It’s one thing when you don’t have money in your account because you hit the mall or the club a little too hard. But it’s an entirely different feeling when you don’t have money, and it’s the bank’s fault. On Wednesday, January 18, Bank of America customers woke up shook when they found strange Zelle transactions and unexplainable negative balances associated with their accounts.
And as customers discovered the mysterious errors, the reaction on Twitter ranged from the funny:
to the furious:
Even Senator Elizabeth Warren (D-MA) joined the chorus of complaints on Twitter, calling out Bank of America and Zelle for failing customers.
For its part, Zelle was quick to lay the blame at Bank of America’s feet, saying they had not experienced issues with other banks. A tweet from their Zelle Support account suggested customers take up the issue with BofA’s customer service.
“The Zelle App & Network are up & running. We are aware of an issue that is impacting Bank Of America customers when sending & receiving payments. We recommend contacting Bank of America’s customer support team for additional updates,” they tweeted.
As of 3 p.m. ET on Wednesday, Bank of America reported the problem solved, but they have yet to comment on what caused the issue in the first place.
Overall, this was a bad week for banks. On Wednesday, the AP reported that Olympic gold medalist Usain Bolt was missing more than $12.7 million from an account he had with a Jamaican private investment company, Stocks & Securities Limited. Bolt’s attorneys say the sprinter’s account, which previously held $12.8 million, now only has a balance of $12,000. Maybe they thought he wouldn’t notice the missing zeros?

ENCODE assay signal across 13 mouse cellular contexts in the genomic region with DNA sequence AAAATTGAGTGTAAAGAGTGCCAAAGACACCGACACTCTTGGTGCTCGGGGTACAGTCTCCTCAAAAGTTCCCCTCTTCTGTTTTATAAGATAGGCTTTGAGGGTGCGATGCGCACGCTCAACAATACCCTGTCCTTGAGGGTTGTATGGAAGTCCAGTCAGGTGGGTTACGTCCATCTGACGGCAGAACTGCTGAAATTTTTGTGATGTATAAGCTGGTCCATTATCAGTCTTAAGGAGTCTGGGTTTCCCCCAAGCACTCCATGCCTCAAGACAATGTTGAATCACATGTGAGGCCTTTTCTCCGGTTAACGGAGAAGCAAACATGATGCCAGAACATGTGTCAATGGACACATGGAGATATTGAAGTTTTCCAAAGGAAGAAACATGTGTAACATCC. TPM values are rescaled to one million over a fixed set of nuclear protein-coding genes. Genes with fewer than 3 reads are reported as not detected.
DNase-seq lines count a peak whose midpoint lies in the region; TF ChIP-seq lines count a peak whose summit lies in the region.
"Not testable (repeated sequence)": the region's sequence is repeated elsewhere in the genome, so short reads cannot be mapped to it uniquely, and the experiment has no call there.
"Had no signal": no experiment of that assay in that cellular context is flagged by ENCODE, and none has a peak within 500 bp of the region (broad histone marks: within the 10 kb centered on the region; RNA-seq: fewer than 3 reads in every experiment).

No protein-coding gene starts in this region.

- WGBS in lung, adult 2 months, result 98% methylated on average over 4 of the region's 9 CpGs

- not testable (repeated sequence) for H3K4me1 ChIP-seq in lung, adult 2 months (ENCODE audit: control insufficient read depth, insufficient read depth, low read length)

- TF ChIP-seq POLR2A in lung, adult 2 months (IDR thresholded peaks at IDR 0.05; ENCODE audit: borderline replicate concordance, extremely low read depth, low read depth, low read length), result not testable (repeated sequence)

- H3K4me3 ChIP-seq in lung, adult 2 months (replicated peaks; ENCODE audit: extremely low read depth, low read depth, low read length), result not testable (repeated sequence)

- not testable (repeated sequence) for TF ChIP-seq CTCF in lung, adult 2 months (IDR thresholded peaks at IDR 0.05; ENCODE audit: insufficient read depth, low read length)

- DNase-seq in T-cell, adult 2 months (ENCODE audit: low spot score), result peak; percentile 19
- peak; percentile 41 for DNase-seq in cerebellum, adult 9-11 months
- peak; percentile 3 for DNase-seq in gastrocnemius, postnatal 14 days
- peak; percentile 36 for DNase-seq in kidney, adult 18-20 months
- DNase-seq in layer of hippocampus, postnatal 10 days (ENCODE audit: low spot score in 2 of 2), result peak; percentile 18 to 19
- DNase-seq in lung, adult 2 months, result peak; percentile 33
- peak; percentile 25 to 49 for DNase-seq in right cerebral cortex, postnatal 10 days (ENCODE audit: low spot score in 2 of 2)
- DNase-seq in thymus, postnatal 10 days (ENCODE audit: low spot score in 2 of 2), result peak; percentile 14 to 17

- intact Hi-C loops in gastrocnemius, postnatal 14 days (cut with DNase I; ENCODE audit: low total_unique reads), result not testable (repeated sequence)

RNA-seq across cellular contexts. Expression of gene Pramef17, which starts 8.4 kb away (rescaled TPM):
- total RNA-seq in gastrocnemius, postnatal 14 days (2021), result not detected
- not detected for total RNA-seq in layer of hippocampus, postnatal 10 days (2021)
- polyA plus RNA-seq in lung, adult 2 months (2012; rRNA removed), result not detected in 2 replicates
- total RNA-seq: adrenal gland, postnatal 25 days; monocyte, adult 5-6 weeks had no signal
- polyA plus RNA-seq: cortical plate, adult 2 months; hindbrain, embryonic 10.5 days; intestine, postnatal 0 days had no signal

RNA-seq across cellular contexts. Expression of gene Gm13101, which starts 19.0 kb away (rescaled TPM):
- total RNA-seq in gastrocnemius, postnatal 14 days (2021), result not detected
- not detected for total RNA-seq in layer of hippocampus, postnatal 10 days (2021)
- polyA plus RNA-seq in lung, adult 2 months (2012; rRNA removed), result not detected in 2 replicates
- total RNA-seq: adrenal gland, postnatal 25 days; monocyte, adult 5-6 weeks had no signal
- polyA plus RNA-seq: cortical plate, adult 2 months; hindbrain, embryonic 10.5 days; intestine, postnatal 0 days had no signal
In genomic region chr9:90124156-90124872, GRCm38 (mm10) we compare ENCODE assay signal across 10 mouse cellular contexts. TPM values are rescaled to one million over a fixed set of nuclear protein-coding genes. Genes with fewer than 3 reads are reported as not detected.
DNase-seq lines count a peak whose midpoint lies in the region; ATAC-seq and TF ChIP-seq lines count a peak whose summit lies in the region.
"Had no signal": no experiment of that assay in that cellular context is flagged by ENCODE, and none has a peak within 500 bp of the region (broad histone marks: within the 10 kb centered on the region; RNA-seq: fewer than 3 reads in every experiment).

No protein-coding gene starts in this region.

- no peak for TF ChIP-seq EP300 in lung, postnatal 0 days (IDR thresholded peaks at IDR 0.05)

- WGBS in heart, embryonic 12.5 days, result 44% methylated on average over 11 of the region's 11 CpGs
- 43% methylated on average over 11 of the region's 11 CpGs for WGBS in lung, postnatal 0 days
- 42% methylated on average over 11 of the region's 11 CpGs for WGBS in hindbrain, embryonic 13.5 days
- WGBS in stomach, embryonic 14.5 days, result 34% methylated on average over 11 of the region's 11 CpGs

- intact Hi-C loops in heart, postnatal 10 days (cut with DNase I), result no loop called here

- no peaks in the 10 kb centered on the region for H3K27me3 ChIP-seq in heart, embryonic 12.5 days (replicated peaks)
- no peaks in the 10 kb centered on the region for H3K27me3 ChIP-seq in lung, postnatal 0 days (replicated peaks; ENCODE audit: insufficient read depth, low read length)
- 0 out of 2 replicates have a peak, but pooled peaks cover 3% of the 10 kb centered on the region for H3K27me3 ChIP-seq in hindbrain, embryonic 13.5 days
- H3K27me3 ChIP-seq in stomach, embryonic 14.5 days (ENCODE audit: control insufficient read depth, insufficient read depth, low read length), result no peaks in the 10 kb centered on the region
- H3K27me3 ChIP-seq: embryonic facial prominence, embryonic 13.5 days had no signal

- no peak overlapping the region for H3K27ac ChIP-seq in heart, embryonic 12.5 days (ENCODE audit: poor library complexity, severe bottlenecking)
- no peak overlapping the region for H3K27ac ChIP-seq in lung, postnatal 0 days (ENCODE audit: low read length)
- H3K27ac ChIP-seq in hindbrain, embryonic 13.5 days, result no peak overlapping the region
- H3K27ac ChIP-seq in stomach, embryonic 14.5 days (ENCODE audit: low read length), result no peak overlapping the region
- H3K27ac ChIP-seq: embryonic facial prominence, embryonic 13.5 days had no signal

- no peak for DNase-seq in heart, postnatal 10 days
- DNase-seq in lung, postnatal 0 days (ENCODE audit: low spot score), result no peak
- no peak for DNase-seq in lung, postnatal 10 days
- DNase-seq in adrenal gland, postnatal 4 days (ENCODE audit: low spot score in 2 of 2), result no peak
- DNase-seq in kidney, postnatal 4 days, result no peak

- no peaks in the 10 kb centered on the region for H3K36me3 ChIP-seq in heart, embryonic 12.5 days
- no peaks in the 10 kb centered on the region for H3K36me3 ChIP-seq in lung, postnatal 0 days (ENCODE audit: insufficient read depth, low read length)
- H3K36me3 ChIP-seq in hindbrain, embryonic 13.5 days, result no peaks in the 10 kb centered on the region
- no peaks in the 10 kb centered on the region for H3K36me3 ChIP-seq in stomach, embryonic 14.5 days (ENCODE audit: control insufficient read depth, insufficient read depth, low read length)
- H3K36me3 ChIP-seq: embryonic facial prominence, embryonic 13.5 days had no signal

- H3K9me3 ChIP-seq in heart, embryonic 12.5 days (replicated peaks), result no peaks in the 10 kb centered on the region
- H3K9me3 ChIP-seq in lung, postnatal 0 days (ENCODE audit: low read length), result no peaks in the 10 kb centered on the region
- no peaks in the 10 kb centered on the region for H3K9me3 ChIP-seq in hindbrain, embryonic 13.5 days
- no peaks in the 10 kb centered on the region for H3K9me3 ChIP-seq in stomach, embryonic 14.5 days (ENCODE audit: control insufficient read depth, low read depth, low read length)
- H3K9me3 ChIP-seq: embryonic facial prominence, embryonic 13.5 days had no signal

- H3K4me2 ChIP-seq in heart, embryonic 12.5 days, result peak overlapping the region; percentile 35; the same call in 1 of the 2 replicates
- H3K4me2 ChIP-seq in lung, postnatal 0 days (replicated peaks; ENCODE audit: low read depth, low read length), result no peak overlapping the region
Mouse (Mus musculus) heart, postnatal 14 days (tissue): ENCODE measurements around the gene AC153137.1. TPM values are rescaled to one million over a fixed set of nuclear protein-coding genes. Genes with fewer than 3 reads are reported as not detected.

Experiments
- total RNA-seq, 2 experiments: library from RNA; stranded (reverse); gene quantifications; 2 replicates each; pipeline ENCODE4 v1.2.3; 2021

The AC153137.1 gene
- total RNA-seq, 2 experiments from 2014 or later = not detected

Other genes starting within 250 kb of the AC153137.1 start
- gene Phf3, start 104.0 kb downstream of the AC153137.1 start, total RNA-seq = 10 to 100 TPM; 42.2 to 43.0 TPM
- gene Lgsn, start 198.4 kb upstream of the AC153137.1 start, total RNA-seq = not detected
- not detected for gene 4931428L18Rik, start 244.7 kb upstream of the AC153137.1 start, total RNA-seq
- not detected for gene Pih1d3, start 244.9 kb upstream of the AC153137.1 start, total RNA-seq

“If this is correct, and we are hoping it is not, then a serious act of fraud larceny or a combination of both have been committed against our client,” said Bolt’s attorneys in the letter to the company in which they demanded Bolt get his money back.
According to the AP’s reporting, Stocks & Securities Limited claim they uncovered fraud earlier this month that may have cost some of its clients millions. But as the investigation into the missing money gets underway, Jamaica’s finance minister, Nigel Clarke, wants people to keep the faith in his country’s banks.
“It is tempting to doubt our financial institutions, but I would ask that we don’t paint an entire hard-working industry with the brush of a few very dishonest individuals,” he said. Easy to say when you’re not the one missing millions.